Newswise — ITHACA, N.Y. – In the ever-growing battle against malicious social media content, Cornell University researchers are teaming up with Facebook to study why people share harmful posts and what their intent is behind sharing such content.
Serge Belongie, professor of computer science at Cornell Tech, is studying what he calls “intentonomy” – the complex psycho-emotional landscape lurking behind Facebook and Instagram posts.
Belongie and his team are working with Facebook to define possible posting intentions – from benign to polarizing to hateful – and populate a dataset with examples. The goal is to create and train a machine learning system that can predict intent and, eventually, alert the social network about problematic posts in real time.
“Human nature and politics and tribal behavior, monetary incentives – there’s just a zillion things playing into this,” said Belongie, who received a $1.77 million, three-year grant from Facebook to work on projects related to identifying content with malicious intent. “The best we can do is provide tools so that if someone comes to the table with good faith, they can separate the information from the misinformation.”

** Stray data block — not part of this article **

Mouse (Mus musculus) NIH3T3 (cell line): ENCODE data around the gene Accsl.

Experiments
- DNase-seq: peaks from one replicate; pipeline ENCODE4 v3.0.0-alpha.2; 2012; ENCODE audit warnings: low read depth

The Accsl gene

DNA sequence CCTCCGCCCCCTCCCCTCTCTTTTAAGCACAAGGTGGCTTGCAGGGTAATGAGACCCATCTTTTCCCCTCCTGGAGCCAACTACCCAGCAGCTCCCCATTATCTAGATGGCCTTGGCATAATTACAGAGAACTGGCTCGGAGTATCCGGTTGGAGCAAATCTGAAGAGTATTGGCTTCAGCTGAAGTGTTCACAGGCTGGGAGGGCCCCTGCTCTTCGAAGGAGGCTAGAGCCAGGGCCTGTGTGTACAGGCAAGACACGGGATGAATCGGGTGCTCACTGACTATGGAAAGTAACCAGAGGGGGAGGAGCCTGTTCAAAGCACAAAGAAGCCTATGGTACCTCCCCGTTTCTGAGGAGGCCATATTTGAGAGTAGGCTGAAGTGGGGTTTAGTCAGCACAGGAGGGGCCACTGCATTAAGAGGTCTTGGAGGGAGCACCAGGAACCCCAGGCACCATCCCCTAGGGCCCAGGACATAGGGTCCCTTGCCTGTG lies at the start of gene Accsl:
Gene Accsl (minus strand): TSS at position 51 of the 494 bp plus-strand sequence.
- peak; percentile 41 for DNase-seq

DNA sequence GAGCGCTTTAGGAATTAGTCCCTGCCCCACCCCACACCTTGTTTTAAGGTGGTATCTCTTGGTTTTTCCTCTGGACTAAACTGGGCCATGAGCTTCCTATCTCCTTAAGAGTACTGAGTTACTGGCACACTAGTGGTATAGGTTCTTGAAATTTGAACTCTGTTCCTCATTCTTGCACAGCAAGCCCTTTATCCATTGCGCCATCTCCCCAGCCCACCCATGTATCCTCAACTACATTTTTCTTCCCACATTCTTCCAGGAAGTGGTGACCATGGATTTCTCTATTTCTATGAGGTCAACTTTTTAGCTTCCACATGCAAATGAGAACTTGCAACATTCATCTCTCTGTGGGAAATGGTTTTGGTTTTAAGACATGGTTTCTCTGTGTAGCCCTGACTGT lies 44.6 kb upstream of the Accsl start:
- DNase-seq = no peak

In a separate project, Belongie’s team is working on machine-learning approaches to detecting forgeries. People who buy advertisements on Facebook must validate their accounts using identification; Belongie will use his expertise in computer vision – an area of artificial intelligence focused on teaching machines to see as humans do – to develop methods that could determine whether those IDs are fake.
Belongie’s approach will build on his group’s research into using computer vision to recognize fine-grained differences among plants, animals and mushrooms. A similar approach could be useful for finding tiny details revealing forged IDs, such as the wrong kind of comma or apostrophe.
“If somebody just gives me a bucket of data and most of it is correct, most of it is real, how do you find that needle in the haystack?” he said. “Our goal is anomaly detection – to find things that are out of place.”
For more information, see this Cornell Chronicle story.
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